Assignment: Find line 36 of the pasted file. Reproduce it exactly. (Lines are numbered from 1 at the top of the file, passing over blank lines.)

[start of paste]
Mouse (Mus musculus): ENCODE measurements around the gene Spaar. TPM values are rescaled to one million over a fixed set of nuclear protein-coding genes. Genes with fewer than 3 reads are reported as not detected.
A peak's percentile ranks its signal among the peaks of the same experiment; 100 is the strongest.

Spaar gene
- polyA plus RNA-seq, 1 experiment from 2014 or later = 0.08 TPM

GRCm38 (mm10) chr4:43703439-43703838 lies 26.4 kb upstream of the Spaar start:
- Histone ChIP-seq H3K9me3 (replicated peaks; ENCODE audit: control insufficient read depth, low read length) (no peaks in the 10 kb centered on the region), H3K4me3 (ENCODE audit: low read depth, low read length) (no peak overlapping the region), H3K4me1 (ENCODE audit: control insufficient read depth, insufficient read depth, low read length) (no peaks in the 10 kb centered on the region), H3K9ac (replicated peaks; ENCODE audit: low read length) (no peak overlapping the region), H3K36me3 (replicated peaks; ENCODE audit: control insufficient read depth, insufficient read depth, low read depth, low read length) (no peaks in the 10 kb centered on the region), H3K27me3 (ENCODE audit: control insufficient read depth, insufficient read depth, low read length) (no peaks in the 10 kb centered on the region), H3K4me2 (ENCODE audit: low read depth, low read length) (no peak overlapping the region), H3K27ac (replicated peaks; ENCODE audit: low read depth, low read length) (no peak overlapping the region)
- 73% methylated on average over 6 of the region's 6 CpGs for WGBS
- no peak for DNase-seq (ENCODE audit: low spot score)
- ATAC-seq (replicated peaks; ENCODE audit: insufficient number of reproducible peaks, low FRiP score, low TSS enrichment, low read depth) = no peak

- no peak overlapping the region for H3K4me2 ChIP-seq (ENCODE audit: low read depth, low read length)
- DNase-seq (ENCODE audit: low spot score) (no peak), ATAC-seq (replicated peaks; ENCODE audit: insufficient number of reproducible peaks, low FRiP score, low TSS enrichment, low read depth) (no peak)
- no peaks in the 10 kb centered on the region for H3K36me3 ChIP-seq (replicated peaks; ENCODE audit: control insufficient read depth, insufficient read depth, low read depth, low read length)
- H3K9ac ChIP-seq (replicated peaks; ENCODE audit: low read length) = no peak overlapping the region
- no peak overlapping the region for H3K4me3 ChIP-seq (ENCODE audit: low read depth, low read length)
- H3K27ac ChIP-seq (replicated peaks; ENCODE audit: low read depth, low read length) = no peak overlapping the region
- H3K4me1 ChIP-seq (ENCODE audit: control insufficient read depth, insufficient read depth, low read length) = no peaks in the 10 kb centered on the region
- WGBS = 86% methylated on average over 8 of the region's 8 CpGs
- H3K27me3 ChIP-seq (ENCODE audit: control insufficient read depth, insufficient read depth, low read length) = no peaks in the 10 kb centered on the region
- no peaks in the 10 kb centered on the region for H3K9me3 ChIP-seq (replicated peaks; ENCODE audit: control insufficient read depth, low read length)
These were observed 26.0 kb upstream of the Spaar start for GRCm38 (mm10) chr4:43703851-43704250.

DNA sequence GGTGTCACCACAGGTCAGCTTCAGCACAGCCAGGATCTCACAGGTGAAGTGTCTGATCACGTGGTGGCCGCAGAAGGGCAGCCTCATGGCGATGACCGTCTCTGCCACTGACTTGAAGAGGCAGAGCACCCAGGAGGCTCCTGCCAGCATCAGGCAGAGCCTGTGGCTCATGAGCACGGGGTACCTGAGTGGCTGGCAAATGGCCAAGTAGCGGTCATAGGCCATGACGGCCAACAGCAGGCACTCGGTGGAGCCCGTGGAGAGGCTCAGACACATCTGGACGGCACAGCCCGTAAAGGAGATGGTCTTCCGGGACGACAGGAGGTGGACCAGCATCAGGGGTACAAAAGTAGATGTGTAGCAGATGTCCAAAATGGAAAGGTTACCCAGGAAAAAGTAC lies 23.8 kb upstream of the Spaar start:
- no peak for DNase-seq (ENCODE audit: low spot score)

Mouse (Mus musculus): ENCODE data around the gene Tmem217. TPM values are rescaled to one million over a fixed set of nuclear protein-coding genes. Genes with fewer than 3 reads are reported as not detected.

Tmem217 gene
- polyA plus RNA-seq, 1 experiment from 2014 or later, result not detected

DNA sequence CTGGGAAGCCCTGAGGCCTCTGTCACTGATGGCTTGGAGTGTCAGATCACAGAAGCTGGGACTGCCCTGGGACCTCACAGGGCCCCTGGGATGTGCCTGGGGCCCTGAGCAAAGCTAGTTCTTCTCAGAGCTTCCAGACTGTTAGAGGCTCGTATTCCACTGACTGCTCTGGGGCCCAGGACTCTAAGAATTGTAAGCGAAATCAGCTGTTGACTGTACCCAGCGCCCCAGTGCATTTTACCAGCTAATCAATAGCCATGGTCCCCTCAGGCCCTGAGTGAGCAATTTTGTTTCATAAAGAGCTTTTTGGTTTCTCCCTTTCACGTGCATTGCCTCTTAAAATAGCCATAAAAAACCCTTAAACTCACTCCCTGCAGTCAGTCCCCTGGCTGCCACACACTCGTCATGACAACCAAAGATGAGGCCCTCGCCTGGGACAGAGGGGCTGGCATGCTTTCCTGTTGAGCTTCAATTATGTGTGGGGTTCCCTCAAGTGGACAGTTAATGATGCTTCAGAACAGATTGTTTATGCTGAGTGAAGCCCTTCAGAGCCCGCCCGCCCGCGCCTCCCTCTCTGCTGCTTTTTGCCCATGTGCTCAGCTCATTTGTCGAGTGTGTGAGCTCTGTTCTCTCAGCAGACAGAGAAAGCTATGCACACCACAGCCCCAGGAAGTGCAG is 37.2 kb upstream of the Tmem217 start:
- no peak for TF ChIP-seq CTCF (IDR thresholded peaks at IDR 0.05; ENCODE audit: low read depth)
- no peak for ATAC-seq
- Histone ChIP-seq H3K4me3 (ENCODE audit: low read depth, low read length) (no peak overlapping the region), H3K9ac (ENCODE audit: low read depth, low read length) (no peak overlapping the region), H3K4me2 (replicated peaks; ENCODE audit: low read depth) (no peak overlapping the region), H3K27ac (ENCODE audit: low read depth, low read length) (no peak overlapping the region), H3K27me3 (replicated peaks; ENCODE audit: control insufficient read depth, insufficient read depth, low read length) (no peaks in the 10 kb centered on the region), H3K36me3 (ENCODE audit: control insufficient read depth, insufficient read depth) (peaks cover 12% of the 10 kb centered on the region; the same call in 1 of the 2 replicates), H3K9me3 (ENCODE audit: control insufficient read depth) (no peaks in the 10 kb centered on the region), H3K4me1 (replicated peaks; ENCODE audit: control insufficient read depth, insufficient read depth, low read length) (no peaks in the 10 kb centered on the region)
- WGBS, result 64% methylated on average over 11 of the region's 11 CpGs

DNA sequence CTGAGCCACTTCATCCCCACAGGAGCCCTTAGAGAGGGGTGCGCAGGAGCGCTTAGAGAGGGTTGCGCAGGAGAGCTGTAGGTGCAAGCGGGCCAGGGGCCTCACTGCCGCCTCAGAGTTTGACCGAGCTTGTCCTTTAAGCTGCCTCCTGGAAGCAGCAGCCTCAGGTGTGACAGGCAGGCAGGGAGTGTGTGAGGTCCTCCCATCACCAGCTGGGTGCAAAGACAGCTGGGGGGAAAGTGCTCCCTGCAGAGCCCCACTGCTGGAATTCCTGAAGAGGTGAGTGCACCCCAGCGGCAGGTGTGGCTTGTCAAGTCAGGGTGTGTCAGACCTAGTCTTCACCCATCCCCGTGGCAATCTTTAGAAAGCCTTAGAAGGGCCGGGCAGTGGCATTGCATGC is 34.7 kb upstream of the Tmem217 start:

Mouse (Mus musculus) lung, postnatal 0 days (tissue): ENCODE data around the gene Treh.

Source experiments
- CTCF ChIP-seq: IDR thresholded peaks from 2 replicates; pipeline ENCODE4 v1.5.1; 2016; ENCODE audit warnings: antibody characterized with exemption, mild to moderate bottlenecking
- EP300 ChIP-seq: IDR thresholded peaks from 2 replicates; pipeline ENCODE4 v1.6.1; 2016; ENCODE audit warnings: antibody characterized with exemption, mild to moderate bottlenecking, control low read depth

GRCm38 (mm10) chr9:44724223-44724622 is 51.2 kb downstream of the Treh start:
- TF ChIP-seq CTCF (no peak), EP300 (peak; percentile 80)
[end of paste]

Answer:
GRCm38 (mm10) chr9:44724223-44724622 is 51.2 kb downstream of the Treh start: